Nokia’s digital health business aims to “bridge consumer device experience into healthcare patient solutions”, Hutchings said. “One of the shared visions between Nokia and Withings is that there is no definite split or frontier between the consumer world and healthcare.”
By making devices that consumers are comfortable to use at home, such technologies can also give doctors a way to ensure that patients are following their treatment on a long-term basis through the data they gather. “We’ll see more and more from this common project [of Nokia and Withings] that involve what look like consumer products, but which really integrate and embed into healthcare and remote patient monitoring environments. We’ll be seeing more and more of these pilots, and in the future, large-scale deployments of such solutions.”
Nokia also announced a deal with IBM Watson to use the cognitive computing system’s analytics capabilities alongside Nokia’s own IoT platform and devices, for use in caring for the elderly and vulnerable.
Ultimately, the company will be able to “deploy devices that can acquire many different kinds of data and information. We think there is a bigger opportunity to plug analytics and AI into these solutions to make sense of the data,” Hutchings said.
The technology could be used to pick up subtle signals that an individual is experiencing problems and needs help. By identifying, for example, when someone has stopped going out of the house or hasn’t had company for a while, it could remind their family to visit, or a healthcare professional to check in and see whether they’ve developed a medical problem which needs attention.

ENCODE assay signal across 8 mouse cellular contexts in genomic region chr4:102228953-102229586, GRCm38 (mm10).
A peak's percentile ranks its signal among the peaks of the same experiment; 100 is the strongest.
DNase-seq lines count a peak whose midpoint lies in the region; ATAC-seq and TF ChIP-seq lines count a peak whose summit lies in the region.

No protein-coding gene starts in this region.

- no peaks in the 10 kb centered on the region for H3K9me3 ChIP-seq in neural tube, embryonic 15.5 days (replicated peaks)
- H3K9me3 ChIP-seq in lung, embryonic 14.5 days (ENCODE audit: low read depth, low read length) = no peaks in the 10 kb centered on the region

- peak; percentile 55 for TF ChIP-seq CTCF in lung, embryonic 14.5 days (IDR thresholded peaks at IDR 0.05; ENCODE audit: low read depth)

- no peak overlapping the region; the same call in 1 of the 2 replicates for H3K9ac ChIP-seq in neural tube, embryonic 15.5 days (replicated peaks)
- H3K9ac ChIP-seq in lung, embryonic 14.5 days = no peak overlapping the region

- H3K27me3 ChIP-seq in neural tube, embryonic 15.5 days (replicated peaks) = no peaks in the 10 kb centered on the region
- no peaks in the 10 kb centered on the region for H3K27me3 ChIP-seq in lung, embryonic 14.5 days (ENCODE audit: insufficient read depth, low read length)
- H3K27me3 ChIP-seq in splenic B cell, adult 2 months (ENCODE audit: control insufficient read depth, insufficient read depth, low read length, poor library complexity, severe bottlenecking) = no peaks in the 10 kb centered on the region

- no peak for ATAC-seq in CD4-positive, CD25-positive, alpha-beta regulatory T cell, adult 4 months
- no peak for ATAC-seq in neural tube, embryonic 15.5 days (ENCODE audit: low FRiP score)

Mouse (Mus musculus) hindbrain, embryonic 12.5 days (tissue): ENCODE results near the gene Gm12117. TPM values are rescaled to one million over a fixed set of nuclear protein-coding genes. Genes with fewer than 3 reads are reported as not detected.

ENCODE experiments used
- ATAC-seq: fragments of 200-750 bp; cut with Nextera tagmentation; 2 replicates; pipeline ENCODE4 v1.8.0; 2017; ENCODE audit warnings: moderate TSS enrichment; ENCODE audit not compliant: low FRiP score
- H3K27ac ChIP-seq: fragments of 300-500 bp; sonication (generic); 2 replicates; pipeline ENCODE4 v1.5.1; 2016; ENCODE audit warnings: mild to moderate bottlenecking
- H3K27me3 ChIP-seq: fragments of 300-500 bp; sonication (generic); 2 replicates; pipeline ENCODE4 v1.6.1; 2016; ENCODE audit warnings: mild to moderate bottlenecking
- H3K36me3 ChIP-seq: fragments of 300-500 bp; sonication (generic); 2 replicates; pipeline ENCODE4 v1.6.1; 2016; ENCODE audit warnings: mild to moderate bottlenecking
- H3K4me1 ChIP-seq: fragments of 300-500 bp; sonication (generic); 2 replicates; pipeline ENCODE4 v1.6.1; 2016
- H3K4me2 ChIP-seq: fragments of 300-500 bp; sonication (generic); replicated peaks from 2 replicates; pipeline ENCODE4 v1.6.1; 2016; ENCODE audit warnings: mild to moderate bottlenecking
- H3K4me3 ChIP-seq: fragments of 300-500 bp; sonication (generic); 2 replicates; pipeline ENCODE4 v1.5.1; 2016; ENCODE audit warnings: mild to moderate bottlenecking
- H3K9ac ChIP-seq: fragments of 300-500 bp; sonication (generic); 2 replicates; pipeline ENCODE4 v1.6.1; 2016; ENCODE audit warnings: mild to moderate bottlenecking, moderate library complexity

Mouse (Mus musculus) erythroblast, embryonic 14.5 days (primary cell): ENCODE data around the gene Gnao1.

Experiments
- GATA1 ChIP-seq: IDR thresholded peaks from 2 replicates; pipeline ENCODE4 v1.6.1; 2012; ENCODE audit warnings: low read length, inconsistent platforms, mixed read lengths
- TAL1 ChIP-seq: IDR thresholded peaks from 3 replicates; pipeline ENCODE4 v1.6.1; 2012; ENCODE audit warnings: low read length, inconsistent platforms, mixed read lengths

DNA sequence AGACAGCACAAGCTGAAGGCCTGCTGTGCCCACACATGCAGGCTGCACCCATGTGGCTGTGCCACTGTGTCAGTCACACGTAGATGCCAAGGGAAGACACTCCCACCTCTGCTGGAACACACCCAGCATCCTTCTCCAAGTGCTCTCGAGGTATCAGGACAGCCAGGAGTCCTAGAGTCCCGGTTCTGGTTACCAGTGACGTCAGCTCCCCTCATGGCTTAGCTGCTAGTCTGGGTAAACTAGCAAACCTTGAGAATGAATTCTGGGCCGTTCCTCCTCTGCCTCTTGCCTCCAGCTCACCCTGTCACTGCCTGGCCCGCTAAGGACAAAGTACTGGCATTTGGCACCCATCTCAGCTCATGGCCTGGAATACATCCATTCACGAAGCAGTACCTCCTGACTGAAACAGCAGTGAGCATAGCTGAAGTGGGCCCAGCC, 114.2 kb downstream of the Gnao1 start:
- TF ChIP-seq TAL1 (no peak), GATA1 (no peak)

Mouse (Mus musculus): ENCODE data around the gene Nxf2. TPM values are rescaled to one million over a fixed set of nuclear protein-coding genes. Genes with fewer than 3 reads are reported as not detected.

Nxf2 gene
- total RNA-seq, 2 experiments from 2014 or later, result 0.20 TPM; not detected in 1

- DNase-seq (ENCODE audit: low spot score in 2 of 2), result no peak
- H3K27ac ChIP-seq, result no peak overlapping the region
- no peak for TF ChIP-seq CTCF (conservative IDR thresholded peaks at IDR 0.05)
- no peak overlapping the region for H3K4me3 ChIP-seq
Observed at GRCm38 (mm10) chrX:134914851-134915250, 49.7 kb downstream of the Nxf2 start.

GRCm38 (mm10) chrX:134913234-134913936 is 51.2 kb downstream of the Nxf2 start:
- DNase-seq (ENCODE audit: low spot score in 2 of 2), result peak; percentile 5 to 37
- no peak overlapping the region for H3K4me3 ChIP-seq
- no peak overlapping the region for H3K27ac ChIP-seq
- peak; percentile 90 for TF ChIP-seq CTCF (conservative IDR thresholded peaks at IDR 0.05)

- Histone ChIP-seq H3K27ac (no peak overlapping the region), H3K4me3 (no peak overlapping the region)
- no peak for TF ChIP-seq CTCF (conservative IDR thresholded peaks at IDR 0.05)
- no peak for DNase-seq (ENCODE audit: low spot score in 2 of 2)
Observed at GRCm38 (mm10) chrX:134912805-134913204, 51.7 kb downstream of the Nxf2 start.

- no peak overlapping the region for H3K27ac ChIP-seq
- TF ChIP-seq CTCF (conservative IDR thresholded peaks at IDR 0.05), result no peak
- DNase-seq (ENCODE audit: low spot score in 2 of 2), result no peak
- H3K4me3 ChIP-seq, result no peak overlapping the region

Making healthcare products for older users — a growing market as the population ages in developed countries — is an area that the tech industry has historically not excelled in, according to Hutchings.
“We think forward-looking digital health is about providing solutions not for geeks, not for health obsessed people, but for the rest of us,” Hutchings said. “[Technology for elder uses] is a tremendous new opportunity that is very badly tackled today. Now we have the opportunity to really work on embedding this technology into truly simple devices that will be a better fit for the elderly population.”
As well as the healthcare vertical, Withings Nokia is also expanding into other new markets: it launched a home monitoring product at this year’s CES. The company’s move into ‘environmental monitoring’ technologies was flagged up earlier this year by Nokia Technologies’ then president, Ramzi Haidamus, so it’s likely to be a product line that will only grow with time.
The Home Camera, which integrates with Apple’s HomeKit, allows remote home monitoring while also tracking the indoor air quality of the building. Like Withings’ health products, the Home Camera could potentially be a product aimed at consumers but equally at businesses too — something homebuilders might install in new properties in future, for example.
“Being able to access data on your environment is a key pillar in wellness and health,” Hutchings said. “Your environment has a strong impact on your health.”